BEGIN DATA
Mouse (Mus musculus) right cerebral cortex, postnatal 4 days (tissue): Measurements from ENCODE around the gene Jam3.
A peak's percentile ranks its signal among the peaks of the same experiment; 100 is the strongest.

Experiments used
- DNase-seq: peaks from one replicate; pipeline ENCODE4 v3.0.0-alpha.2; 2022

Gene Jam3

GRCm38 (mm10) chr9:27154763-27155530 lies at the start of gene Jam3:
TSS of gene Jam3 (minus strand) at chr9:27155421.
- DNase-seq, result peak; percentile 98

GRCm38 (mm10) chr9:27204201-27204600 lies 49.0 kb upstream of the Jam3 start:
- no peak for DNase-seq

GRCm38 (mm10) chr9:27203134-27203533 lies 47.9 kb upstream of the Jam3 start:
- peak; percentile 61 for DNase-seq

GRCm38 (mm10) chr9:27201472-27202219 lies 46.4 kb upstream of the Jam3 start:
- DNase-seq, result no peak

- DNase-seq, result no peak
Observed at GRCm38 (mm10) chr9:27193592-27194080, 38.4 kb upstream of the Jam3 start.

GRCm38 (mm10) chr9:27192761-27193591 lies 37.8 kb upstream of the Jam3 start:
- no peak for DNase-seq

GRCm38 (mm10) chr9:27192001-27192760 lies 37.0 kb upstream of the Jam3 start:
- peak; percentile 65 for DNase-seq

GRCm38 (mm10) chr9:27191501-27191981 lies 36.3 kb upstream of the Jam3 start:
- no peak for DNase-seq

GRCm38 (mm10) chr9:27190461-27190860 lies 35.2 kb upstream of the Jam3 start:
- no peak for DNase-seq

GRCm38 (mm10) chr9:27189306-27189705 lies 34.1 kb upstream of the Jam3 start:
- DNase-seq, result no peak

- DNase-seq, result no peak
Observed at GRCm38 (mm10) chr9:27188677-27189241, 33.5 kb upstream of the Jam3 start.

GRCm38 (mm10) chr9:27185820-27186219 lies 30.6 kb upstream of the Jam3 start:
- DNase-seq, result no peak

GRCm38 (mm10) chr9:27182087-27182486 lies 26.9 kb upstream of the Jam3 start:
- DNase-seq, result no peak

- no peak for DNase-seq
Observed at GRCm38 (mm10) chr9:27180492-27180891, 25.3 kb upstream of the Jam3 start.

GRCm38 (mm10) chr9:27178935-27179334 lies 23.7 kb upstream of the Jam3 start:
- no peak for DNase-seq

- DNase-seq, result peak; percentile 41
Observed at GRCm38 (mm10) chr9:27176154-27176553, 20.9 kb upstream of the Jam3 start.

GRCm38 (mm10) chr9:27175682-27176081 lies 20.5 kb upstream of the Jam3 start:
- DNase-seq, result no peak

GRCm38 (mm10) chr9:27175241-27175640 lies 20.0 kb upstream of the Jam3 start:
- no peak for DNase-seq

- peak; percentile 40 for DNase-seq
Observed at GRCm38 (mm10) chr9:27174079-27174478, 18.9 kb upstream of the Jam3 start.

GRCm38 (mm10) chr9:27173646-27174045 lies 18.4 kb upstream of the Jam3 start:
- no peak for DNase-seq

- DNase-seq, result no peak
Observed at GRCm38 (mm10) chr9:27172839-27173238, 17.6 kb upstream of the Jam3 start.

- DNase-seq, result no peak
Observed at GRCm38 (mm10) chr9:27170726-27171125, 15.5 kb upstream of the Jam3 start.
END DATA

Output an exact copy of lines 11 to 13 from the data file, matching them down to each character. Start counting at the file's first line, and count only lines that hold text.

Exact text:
GRCm38 (mm10) chr9:27203134-27203533 lies 47.9 kb upstream of the Jam3 start:
- peak; percentile 61 for DNase-seq

GRCm38 (mm10) chr9:27201472-27202219 lies 46.4 kb upstream of the Jam3 start: